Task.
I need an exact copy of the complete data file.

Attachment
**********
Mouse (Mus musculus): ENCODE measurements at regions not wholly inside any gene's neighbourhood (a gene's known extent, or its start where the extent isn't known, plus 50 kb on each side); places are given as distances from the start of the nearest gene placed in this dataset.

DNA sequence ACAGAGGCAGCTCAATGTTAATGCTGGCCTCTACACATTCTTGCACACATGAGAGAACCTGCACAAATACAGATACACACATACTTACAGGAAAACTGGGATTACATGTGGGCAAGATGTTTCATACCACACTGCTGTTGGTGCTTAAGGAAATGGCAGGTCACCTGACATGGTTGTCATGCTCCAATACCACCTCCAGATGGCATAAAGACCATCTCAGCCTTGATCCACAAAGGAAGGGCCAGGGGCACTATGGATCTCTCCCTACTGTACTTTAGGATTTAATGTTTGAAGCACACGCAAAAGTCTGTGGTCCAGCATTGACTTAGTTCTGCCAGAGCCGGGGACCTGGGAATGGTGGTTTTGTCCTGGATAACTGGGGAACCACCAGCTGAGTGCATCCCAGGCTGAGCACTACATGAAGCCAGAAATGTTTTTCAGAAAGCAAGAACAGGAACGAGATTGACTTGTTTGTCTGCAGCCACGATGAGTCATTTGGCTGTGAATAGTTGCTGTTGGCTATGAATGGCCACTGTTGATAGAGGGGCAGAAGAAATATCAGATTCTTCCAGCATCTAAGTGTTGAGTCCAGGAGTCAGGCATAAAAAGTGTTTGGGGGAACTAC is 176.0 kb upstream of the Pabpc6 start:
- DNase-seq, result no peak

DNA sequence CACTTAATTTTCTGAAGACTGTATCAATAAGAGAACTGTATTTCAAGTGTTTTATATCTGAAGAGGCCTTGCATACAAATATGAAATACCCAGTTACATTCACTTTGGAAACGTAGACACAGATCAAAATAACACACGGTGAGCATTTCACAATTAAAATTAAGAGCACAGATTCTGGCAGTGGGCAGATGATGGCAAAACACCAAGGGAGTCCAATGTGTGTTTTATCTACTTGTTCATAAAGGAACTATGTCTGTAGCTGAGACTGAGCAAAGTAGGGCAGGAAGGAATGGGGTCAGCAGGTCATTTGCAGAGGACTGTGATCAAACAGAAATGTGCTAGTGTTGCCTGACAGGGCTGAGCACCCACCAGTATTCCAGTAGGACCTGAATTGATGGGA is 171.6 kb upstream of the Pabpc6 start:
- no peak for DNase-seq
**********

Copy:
Mouse (Mus musculus): ENCODE measurements at regions not wholly inside any gene's neighbourhood (a gene's known extent, or its start where the extent isn't known, plus 50 kb on each side); places are given as distances from the start of the nearest gene placed in this dataset.

DNA sequence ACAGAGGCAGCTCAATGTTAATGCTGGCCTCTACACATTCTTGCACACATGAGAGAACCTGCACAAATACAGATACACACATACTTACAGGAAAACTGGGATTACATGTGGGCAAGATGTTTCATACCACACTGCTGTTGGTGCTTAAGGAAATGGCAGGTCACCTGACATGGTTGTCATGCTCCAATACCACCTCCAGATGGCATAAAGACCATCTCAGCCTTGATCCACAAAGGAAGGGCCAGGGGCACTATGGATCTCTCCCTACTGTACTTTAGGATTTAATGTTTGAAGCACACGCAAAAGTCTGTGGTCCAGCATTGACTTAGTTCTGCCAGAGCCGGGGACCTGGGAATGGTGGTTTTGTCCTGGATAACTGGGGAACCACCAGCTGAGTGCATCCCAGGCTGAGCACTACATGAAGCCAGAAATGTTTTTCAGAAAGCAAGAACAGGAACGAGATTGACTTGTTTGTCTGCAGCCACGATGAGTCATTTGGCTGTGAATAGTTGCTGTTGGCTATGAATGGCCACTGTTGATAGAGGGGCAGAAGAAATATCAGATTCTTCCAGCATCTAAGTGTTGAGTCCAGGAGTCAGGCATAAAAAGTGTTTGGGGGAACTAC is 176.0 kb upstream of the Pabpc6 start:
- DNase-seq, result no peak

DNA sequence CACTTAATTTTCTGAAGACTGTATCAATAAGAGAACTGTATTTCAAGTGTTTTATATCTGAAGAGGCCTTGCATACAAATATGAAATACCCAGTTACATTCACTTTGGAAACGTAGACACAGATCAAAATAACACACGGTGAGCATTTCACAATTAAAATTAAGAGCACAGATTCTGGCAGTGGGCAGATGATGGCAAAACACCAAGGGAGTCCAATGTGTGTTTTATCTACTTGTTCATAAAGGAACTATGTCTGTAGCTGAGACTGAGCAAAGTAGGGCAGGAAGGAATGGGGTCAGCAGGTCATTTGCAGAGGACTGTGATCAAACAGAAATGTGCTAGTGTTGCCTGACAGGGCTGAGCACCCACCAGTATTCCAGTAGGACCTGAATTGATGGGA is 171.6 kb upstream of the Pabpc6 start:
- no peak for DNase-seq